In addition to altered Parkin protein, downstream autophagic signaling was also impaired in both C2C12 myotubes as well as skeletal muscle. Protein levels of p62 (functionally targets damaged proteins and organelles for autophagy) and LC3BI (18 kDa microtubule-associated protein light chain B1 is recruited and converted to LC3BII by proteolysis and lipidation, which correlates well with autophagosome formation) were elevated (Fig. 3D, lanes 1–3 vs. 7–9; P = 0.045 and 0.01, respectively), while conversion to LC3BII (LC3BII:I) was diminished collectively reflecting reduced basal autophagic signaling in HSP72-KD versus control scrambled cells (Fig. 3D, lanes 1–3 vs. 7–9) and during heat shock (Fig. 3D, lanes 4–6 vs. 10–12) in both the absence and presence of the lysosomal inhibitor bafilomycin. A reduction in Beclin and Lamp1 protein in HSP72-KD versus control scrambled (P = 0.001 and 0.045, respectively) independent of treatment further supports this claim (Fig. 3D).
Although no difference in gene expression of Sqstm1 (p62) and Maplc3b (LC3B) between the genotypes in the fed state was detected (Fig. 3E), p62 and LC3BI protein levels were elevated in HSP72-KO muscle compared with WT (Fig. 3F, lanes 1–3 vs. 4–6). When comparing the conversion of LC3BI to BII between the genotypes, this was also blunted in the HSP72-KO muscle (Fig. 3F, lanes 1–3 vs. 4–6). During starvation, both Sqstm1 (p62) and Map1LC3B (LC3B) transcripts were markedly induced in WT; however, this induction was significantly blunted in HSP72-KO muscle (Fig. 3E). Despite reduced gene expression in muscle from HSP72-KO during starvation, p62 and LC3B-I protein levels were identical between the groups. Moreover, we observed reduced LC3BI to LC3BII conversion in HSP72-KO muscle compared with WT during starvation. Collectively, these data indicate a defect in autophagic signaling reflected by a reduction in the turnover and processing of p62 and LC3B in muscle devoid of HSP72.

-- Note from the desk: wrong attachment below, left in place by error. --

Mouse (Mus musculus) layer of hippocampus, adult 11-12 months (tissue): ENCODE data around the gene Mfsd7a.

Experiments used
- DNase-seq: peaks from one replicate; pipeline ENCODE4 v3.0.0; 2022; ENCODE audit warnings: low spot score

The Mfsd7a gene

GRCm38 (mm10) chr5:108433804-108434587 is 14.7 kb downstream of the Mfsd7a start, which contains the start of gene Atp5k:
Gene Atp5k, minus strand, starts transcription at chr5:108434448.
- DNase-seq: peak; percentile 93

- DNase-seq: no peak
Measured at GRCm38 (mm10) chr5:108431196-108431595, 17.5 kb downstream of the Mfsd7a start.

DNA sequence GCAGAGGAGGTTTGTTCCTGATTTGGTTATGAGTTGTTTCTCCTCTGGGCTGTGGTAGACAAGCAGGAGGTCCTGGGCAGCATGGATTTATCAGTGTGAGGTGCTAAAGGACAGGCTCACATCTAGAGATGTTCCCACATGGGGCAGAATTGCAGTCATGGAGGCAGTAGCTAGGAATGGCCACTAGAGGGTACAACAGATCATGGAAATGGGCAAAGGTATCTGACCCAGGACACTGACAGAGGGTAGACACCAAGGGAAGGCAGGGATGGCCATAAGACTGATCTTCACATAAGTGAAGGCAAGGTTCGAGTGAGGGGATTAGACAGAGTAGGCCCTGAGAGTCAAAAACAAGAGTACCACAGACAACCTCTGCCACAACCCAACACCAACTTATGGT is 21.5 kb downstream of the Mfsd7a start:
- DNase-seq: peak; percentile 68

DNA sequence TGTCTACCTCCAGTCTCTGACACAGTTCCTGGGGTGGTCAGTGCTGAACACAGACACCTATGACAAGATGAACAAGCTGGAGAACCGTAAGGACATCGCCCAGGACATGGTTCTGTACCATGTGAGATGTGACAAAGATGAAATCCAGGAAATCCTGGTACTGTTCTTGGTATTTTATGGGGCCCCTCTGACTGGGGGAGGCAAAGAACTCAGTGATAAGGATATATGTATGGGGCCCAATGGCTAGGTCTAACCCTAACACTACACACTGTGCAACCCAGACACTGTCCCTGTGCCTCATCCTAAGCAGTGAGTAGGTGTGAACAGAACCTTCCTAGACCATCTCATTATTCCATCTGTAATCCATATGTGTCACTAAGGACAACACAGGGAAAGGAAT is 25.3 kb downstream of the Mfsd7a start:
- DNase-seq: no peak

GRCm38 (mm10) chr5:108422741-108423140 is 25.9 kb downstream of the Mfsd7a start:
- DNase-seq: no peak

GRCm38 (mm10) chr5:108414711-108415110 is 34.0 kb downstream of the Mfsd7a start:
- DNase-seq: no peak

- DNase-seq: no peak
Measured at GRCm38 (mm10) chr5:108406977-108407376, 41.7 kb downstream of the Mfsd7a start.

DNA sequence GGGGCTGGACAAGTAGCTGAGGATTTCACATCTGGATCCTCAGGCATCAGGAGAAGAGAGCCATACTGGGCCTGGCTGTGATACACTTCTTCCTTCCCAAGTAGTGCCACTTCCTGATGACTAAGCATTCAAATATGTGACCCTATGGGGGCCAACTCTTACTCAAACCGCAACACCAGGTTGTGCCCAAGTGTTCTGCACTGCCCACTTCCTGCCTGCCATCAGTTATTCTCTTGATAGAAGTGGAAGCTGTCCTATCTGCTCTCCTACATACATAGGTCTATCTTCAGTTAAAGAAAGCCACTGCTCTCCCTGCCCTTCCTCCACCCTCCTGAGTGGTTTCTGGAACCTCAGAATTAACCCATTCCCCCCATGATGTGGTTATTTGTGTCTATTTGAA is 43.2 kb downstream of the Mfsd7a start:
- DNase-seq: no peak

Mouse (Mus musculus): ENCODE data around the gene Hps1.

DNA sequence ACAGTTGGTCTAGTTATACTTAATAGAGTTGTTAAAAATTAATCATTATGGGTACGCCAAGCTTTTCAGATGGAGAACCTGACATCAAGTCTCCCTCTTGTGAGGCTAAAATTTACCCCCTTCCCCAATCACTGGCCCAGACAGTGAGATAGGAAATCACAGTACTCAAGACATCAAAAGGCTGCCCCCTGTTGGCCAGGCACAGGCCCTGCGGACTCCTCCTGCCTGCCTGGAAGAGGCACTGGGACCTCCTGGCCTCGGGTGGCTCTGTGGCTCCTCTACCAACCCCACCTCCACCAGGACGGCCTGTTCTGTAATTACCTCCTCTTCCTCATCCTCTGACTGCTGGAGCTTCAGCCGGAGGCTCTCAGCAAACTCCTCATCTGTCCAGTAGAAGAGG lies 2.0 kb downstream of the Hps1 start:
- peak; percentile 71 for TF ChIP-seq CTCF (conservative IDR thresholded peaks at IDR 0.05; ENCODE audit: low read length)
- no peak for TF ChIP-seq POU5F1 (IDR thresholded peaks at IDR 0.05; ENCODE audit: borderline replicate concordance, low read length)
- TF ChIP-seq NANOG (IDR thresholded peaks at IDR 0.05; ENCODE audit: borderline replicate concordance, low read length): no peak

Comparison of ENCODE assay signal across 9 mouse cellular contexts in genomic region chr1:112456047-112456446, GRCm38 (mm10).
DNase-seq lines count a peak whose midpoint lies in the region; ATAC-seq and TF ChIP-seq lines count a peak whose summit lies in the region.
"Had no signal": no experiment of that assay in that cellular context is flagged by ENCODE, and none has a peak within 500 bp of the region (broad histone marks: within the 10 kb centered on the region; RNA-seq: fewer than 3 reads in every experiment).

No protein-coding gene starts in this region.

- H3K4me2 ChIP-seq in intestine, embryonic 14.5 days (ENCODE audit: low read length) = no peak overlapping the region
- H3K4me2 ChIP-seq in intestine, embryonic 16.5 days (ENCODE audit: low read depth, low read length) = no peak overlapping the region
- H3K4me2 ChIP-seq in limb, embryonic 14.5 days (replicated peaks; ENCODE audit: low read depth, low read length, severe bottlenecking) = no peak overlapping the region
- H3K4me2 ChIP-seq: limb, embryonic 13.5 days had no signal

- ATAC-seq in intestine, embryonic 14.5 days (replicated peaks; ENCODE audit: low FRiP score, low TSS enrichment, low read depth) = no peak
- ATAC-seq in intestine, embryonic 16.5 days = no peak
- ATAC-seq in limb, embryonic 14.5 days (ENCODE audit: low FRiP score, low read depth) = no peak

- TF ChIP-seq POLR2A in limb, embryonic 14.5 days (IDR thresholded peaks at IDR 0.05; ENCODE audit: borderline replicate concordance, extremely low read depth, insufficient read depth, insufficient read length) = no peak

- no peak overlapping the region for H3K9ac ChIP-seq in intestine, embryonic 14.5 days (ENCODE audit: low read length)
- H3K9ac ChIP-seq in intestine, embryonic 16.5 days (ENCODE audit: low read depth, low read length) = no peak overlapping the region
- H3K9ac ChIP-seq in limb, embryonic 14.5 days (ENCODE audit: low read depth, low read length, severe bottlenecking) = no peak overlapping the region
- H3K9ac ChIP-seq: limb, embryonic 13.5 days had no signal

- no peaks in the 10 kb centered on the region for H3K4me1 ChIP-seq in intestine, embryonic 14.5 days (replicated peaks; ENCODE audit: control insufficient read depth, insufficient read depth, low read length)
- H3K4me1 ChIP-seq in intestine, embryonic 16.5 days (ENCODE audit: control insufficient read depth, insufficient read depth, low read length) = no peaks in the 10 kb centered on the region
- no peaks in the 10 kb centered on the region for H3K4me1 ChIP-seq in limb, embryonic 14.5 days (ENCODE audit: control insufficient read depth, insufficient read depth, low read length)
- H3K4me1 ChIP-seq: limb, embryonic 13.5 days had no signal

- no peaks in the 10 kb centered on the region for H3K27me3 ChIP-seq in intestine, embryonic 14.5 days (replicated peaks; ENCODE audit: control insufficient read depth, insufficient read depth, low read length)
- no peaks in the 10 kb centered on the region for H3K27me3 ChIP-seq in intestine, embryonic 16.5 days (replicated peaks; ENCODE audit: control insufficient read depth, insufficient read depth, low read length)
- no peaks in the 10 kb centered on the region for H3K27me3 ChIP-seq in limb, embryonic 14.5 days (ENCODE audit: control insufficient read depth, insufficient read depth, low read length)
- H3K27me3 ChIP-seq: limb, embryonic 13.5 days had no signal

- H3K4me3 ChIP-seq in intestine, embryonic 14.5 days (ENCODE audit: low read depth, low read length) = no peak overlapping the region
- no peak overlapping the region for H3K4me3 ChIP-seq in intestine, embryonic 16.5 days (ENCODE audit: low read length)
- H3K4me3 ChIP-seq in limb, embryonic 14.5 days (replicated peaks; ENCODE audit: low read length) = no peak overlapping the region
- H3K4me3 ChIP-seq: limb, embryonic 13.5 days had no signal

HSP72, Parkin, and Insulin Action
To determine whether HSP72 is directly involved in Parkin protein regulation as suggested by findings in Fig. 3, we first used adenoviral re-expression of HSP72 in KO primary myotubes and found that partial restoration of HSP72 was sufficient to reduce Parkin protein levels by 24% (P = 0.03) after only 24 h (Fig. 4A; Supplementary Fig. 8). Similarly, we observed in C2C12 myotubes that heat shock induced a small increase in HSP72 protein in HSP72-KD cells, and this was associated with a 40% reduction (P = 0.03) in Parkin protein (Fig. 3D, right panel, lanes 7–9 vs. 10–12). Next we induced HSP72 expression by DNA electroporation into soleus muscle of HSP72-KO animals. Surprisingly, partial restoration of HSP72 expression in KO muscle was sufficient to reduce Parkin protein by ∼50% versus soleus muscle electroporated with a plasmid to express GFP (Fig. 4B). In addition, we found that restoration of one Hspa1 allele (heterozygous mice; gray bar) or muscle-specific transgenic overexpression of HSP72 in HSP72-KO markedly reduced muscle Parkin protein in 2-month-old mice by nearly 30% and 73%, respectively (Fig. 4C; P = 0.02) (Supplementary Fig. 9; P = 0.001). Collectively, these data suggest that HSP72 is a critical regulator of Parkin protein abundance.